Bushey Meads School is committed to serving its community. The school embraces the belief that at the heart of a modern ever changing, multi cultural and multi-faith community is the acceptance of key British values which it is its responsibility to promote. In doing so, our learners will be able to grow as individuals and citizens in the community and country in which they live.
The school believes that this is something not only achieved through the curriculum but through the school’s core values and ethos as well as its provision for students beyond formal lessons.
Central to the advocacy of British values are the school’s
- strategic commitment purpose intent
- school motto “Aspire to Achieve”
- core values of “belief, motivation, success”
- motivational saying “From small seeds mighty trees grow”.
These guide and drive the direction of the school’s improvement but are also fundamental in supporting the development of British values.
The government set out its definition of “British Values” in its “Prevent Strategy”; values of
- The rule of law
- Individual liberty
- Mutual respect
- Tolerance of those of different faiths and beliefs
At Bushey Meads, democracy is taught within the humanities subjects so that, for example, in Citizenship students learn about the British electoral system and the idea of representation. In History students learn how Britain remained a democracy after the First World War whilst many countries in Europe became dictatorships and the nature of life under the two systems is contrasted. Moreover, in many lessons students are encouraged to voice their opinion and to defend it in debate as well as voting on the quality of student presentations.
The rule of law is taught in many subjects. For example, the importance of rules and laws are taught within CHOICE where Year 7 students are encouraged to create a system of values and laws for survivors on a desert island. Further up the school, students learn about laws in a variety of contexts including in ICT where they learn about laws relating to the Data Protection Act and the Freedom of Information Act. In P.E. students learn about the laws and rules of various sports and are given the responsibility of enforcing them when they officiate games.
Individual liberty and what it means is a value covered in CHOICE where Year 9 students learn about liberty in the context of studying human rights. In History, students learn about those fighting for the liberty of people subject to discrimination and oppression such as Olaudah Equiano and William Wilberforce. Equal opportunities is a Year 10 topic in Modern Foreign Languages (MFL) and throughout the Design and Technology curriculum students are provided with opportunities to choose who they will design products for.
Throughout the curriculum the importance of mutual respect is emphasised. Thus, in Religious Education students are encouraged to respect the views of those from particular faith backgrounds and those from none. In P.E., a focus on the “evaluating and improving” strand means that students are encouraged to appreciate each other’s efforts and skills.
Tolerance of those of different beliefs and faiths is not only a feature of R.E. but of other subject areas too. For example, in Catering lessons students learn about different cultures through studying themes such as cooking different foods and arranging parties with different themes whilst MFL students learn about different Francophone and Hispanic countries. Furthermore, all subjects contribute to the celebration of Black History Month each October where students learn about the achievements of different people from Black and ethnic minorities including those from a British context ranging from those such as Walter Tull to Mo Farrah.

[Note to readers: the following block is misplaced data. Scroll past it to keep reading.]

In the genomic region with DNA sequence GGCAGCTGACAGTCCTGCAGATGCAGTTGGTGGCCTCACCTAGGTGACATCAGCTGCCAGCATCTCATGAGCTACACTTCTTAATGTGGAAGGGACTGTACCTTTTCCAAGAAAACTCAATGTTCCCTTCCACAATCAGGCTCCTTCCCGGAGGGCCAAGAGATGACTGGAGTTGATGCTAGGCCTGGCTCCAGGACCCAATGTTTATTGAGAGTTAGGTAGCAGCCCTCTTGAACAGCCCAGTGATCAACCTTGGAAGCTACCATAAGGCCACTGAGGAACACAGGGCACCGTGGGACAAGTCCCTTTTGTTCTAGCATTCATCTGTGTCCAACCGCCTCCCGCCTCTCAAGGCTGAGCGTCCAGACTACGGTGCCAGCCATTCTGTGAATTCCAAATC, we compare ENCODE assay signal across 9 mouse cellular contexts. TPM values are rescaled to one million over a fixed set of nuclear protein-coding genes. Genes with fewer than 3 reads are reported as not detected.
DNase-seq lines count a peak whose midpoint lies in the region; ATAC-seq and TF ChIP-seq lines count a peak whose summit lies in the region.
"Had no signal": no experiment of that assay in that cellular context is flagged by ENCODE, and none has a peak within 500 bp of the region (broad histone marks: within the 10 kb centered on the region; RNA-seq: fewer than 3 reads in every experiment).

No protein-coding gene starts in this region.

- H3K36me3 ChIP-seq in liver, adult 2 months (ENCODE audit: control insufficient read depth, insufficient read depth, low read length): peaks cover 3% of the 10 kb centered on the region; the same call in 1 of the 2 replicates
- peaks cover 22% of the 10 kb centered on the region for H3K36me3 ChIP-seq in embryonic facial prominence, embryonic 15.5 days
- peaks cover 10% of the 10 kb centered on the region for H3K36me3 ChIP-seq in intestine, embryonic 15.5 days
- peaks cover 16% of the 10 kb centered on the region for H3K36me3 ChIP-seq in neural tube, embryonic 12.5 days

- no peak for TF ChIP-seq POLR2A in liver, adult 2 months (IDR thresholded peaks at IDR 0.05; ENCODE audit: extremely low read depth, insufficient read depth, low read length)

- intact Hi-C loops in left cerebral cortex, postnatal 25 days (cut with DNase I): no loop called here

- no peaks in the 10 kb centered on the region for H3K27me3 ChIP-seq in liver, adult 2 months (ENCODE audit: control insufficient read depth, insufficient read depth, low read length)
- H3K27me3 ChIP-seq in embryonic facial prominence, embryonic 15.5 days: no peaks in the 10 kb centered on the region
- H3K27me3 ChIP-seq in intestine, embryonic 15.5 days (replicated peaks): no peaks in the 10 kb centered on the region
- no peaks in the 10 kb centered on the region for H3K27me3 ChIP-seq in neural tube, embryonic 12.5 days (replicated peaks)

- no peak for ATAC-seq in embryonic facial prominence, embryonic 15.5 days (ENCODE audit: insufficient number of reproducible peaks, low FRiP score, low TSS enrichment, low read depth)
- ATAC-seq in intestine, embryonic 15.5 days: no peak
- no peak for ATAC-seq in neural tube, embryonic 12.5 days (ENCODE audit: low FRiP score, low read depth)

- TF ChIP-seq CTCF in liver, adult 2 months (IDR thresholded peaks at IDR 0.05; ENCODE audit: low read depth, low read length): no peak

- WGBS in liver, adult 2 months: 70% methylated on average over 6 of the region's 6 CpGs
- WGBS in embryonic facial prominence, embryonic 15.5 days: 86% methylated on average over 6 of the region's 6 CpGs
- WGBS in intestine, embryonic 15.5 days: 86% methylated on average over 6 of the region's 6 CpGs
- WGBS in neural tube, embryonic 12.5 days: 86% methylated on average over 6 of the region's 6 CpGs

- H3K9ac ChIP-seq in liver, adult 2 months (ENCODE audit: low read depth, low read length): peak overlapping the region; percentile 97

These values are further embraced throughout the school curriculum in its focus on SMSC (Social, Moral, Spiritual and Cultural Development).
In addition to the curriculum which students follow there are many other opportunities and activities which students participate in which underpin the promotion of British values. Student Voice activities give students a role in contributing to the life of the school as a learning community. There are many opportunities for students; as Student Learning Consultants, Form Reps (who meet in the Student Parliament), Charity Reps and as Faculty Ministers. Some subjects have their own subject leaders such as Sports Leaders in P.E.
The school also runs a Duke of Edinburgh award programme giving students the opportunity to develop their own individual skills and talents as well as taking part in the community service element. Through the many sporting activities and clubs such as those in Drama and Music, students have the opportunity to learn and reflect British values. School teams cannot win matches and trophies without understanding and following the rules of football and netball and without the players respecting each other’s’ skills and abilities. School productions cannot succeed without performers trusting and supporting one another.
The school’s Debating Society is another aspect of school life which contributes to the development of British values. Observing the process and etiquette of formal debating nurtures in students an awareness of democracy and mutual respect.
No school ever stands still and Bushey Meads is no exception. The school will continue to strive to ensure that its children and young people leave with the strongest foundation of values upon which to build a successful life and make a positive contribution to society.